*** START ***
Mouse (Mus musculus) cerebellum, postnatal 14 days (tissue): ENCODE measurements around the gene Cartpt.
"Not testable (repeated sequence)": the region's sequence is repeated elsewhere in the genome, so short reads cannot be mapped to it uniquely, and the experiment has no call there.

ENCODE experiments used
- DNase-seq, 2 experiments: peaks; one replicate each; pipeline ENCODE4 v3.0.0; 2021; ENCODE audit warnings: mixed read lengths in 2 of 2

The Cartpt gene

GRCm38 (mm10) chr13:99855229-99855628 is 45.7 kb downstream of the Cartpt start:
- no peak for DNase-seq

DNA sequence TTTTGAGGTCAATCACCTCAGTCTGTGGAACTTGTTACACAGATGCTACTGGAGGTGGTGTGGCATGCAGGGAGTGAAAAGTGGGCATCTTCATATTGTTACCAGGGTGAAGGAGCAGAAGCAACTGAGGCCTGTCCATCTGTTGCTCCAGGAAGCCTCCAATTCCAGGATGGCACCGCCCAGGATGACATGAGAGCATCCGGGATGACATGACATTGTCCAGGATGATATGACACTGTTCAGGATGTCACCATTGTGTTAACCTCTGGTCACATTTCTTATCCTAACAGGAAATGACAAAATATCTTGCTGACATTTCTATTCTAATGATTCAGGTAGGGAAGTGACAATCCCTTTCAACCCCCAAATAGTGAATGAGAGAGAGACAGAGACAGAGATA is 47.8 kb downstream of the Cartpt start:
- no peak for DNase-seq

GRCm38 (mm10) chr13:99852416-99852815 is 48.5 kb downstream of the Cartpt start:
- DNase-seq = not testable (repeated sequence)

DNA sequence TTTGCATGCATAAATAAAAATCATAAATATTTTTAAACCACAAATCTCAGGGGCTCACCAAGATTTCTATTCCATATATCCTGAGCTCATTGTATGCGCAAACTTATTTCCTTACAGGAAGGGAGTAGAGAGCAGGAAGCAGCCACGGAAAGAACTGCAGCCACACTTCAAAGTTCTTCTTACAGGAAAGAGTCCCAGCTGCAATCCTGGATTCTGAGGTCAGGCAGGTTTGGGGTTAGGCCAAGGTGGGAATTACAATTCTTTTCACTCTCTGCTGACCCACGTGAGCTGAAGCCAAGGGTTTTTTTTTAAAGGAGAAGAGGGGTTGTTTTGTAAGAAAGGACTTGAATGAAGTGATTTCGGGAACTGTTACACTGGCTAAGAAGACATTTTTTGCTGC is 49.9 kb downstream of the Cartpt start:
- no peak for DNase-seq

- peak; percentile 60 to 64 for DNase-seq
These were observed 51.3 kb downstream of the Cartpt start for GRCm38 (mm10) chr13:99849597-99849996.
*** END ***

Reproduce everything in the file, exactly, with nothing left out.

Mouse (Mus musculus) cerebellum, postnatal 14 days (tissue): ENCODE measurements around the gene Cartpt.
"Not testable (repeated sequence)": the region's sequence is repeated elsewhere in the genome, so short reads cannot be mapped to it uniquely, and the experiment has no call there.

ENCODE experiments used
- DNase-seq, 2 experiments: peaks; one replicate each; pipeline ENCODE4 v3.0.0; 2021; ENCODE audit warnings: mixed read lengths in 2 of 2

The Cartpt gene

GRCm38 (mm10) chr13:99855229-99855628 is 45.7 kb downstream of the Cartpt start:
- no peak for DNase-seq

DNA sequence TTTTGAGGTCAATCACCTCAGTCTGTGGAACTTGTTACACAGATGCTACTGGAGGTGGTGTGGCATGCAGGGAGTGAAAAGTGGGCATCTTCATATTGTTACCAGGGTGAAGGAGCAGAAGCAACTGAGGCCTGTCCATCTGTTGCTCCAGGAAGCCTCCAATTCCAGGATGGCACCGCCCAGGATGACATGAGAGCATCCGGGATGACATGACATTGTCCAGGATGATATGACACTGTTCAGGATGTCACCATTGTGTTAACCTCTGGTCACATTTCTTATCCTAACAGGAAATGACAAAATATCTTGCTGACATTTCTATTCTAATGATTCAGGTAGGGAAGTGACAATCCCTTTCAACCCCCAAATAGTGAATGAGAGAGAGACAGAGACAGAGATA is 47.8 kb downstream of the Cartpt start:
- no peak for DNase-seq

GRCm38 (mm10) chr13:99852416-99852815 is 48.5 kb downstream of the Cartpt start:
- DNase-seq = not testable (repeated sequence)

DNA sequence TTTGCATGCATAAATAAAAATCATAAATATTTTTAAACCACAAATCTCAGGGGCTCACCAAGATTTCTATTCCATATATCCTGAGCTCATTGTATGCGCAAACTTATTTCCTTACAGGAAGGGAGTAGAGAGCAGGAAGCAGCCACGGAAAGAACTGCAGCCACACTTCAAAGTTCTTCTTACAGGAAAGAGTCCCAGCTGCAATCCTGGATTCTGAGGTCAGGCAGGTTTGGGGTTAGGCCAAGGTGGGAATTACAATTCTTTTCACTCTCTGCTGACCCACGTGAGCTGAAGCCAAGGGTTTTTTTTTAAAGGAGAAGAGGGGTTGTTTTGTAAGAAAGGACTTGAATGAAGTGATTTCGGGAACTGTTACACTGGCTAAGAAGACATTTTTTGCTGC is 49.9 kb downstream of the Cartpt start:
- no peak for DNase-seq

- peak; percentile 60 to 64 for DNase-seq
These were observed 51.3 kb downstream of the Cartpt start for GRCm38 (mm10) chr13:99849597-99849996.